Working with generic types
- Creating a generic type
- Creating a type that doesn't map to a DataObject
- Building a custom query
- Add a custom query for any type of data
- The resolver discovery pattern
- How you can opt out of mapping fields to resolvers by adhering to naming conventions
- Adding arguments
- Add arguments to your fields, queries, and mutations
- Adding pagination
- Add the pagination plugin to a generic query
- Enums, unions, and interfaces
- Add some non-object types to your schema
- Adding descriptions
- Add descriptions to just about anything in your schema to improve your developer experience
One of the great features of a schema-backed API is that it is self-documenting. Many API developers choose to maximise the benefit of this by adding descriptions to some or all of the components of their schema.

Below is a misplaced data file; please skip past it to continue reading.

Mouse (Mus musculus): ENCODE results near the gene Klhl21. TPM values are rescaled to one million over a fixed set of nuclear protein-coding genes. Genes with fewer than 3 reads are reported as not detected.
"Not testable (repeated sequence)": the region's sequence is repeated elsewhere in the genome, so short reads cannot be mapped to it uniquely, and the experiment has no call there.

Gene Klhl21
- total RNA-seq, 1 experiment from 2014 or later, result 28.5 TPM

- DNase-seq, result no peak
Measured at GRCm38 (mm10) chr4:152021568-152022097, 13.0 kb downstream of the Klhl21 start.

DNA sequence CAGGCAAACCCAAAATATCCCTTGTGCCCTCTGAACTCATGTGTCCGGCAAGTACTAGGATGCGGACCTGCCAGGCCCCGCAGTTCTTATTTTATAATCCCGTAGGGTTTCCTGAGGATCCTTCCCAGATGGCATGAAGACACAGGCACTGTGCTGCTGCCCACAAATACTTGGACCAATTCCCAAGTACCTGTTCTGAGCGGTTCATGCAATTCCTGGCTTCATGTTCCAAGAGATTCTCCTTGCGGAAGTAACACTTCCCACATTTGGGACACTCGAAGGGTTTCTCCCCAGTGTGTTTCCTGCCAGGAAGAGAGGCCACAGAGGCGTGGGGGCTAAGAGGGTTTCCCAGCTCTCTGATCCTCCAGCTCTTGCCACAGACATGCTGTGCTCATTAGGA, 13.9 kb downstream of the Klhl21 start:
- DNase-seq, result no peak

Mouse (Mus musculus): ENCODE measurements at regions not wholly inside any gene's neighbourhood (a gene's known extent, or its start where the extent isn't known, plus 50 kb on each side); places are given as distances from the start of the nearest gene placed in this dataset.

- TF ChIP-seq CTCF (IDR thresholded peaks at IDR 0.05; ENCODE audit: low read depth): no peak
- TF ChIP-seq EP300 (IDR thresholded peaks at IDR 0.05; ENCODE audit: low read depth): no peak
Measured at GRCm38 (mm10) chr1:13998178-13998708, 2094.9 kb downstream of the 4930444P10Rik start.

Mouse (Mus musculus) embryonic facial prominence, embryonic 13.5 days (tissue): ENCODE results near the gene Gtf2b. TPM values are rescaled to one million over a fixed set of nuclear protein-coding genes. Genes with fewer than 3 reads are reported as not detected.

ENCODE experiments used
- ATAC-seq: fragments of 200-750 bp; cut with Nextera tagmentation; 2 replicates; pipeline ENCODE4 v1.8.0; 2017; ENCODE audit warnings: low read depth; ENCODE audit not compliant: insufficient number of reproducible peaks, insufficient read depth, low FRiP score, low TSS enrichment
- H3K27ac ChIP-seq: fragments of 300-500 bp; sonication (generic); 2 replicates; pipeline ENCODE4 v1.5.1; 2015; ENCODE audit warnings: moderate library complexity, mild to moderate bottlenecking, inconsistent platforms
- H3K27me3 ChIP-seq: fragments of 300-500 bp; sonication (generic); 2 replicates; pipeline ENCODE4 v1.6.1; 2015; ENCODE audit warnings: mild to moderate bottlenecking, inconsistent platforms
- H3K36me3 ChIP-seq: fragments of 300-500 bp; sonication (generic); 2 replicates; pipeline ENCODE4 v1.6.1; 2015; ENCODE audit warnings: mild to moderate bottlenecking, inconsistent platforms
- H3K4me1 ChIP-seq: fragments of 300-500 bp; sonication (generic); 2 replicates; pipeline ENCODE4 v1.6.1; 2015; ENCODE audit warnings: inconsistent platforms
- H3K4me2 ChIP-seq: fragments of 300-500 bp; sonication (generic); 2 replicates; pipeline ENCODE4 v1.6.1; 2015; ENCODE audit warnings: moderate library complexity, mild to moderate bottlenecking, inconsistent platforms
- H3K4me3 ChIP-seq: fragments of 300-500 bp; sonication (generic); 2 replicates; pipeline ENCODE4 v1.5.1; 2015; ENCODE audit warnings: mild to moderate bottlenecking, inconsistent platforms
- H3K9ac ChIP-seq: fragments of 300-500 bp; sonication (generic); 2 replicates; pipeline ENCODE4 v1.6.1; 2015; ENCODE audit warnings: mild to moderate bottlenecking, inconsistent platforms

The trade-off for using descriptions is that the YAML configuration becomes a bit more verbose.
Let's add some descriptions to our types and fields.
types: Country: description: A record that describes one of the world's sovereign nations fields: code: type: String! description: The unique two-letter country code name: type: String! description: The canonical name of the country, in English
We can also add descriptions to our query arguments. We'll have to remove the inline argument definition to do that.
queries: readCountries: type: '[Country]' description: Get all the countries in the world args: limit: type: Int = 20 description: The limit that is applied to the result set